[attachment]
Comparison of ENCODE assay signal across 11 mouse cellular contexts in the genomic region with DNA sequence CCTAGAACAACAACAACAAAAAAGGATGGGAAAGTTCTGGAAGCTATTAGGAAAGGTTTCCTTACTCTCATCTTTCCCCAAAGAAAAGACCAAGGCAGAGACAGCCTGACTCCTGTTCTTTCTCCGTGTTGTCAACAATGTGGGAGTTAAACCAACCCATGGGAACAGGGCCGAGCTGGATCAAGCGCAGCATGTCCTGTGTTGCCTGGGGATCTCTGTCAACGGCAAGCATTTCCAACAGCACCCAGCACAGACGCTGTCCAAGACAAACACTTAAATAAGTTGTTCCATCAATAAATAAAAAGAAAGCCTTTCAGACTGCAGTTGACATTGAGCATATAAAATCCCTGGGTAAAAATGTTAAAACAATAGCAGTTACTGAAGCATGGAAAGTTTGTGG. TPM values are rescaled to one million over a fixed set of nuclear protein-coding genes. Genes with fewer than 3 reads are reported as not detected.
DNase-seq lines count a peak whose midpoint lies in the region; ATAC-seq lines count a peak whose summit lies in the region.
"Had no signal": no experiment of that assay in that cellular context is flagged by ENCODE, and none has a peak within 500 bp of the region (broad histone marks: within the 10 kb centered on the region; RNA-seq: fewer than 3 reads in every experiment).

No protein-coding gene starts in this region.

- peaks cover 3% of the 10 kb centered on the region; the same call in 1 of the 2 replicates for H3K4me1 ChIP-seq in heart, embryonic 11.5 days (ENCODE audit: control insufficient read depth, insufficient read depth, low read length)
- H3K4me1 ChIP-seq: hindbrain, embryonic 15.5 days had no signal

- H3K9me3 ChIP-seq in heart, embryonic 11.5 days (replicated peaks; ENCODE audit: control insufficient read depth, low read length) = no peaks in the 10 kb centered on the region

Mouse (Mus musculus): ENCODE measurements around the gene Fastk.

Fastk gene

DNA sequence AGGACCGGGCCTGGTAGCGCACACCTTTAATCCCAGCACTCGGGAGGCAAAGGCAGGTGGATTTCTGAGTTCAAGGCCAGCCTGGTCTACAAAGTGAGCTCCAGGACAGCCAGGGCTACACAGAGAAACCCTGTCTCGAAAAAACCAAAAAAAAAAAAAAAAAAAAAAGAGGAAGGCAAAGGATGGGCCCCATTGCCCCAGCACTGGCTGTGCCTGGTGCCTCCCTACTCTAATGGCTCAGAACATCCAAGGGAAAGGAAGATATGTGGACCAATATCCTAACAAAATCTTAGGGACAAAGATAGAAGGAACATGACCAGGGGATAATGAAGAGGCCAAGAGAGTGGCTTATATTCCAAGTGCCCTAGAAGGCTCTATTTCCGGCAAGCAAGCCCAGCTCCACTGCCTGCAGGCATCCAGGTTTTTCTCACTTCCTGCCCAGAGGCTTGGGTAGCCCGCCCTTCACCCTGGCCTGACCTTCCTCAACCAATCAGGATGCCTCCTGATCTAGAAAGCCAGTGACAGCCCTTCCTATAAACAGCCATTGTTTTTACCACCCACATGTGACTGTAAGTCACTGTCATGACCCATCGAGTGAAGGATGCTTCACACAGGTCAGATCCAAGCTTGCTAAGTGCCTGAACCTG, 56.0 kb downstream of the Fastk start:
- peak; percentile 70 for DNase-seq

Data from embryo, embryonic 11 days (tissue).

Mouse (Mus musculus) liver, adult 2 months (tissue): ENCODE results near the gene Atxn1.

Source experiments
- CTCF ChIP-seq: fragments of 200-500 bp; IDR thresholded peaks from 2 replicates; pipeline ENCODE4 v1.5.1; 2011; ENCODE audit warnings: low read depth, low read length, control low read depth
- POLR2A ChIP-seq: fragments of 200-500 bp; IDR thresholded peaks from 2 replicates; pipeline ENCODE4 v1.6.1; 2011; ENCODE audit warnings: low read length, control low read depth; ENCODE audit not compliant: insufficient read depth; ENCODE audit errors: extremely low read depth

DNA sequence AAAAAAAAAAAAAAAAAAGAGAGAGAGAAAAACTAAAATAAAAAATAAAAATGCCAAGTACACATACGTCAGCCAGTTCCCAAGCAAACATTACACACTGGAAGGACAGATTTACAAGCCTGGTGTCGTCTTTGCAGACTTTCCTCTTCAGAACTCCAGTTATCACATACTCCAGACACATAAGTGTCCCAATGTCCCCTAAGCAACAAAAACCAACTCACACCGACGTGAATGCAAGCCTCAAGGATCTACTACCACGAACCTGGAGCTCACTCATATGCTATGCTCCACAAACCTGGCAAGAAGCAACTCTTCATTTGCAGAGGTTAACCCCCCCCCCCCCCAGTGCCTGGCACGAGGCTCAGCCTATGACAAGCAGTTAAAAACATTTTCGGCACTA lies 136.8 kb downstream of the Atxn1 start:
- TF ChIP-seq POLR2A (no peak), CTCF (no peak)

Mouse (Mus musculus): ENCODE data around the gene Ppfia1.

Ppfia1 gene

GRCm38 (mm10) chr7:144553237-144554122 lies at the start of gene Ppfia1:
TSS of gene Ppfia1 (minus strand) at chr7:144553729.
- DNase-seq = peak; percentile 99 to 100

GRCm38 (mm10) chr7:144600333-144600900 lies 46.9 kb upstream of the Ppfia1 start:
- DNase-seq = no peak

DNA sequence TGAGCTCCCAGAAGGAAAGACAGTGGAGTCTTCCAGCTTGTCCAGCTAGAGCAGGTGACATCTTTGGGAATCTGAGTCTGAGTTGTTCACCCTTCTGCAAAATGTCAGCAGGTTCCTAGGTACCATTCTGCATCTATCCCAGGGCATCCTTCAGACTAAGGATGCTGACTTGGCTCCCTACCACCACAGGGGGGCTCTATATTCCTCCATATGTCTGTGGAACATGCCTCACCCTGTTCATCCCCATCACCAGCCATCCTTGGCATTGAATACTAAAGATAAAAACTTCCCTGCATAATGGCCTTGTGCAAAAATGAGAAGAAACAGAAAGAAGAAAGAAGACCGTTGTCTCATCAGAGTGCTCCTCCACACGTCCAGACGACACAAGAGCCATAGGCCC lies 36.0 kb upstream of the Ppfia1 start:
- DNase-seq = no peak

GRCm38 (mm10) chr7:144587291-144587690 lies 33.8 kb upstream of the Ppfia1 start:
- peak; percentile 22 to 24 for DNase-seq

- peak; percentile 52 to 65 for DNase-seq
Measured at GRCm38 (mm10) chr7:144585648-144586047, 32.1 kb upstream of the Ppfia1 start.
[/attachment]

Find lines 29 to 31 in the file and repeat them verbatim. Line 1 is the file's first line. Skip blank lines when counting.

- peak; percentile 22 to 24 for DNase-seq

- peak; percentile 52 to 65 for DNase-seq
Measured at GRCm38 (mm10) chr7:144585648-144586047, 32.1 kb upstream of the Ppfia1 start.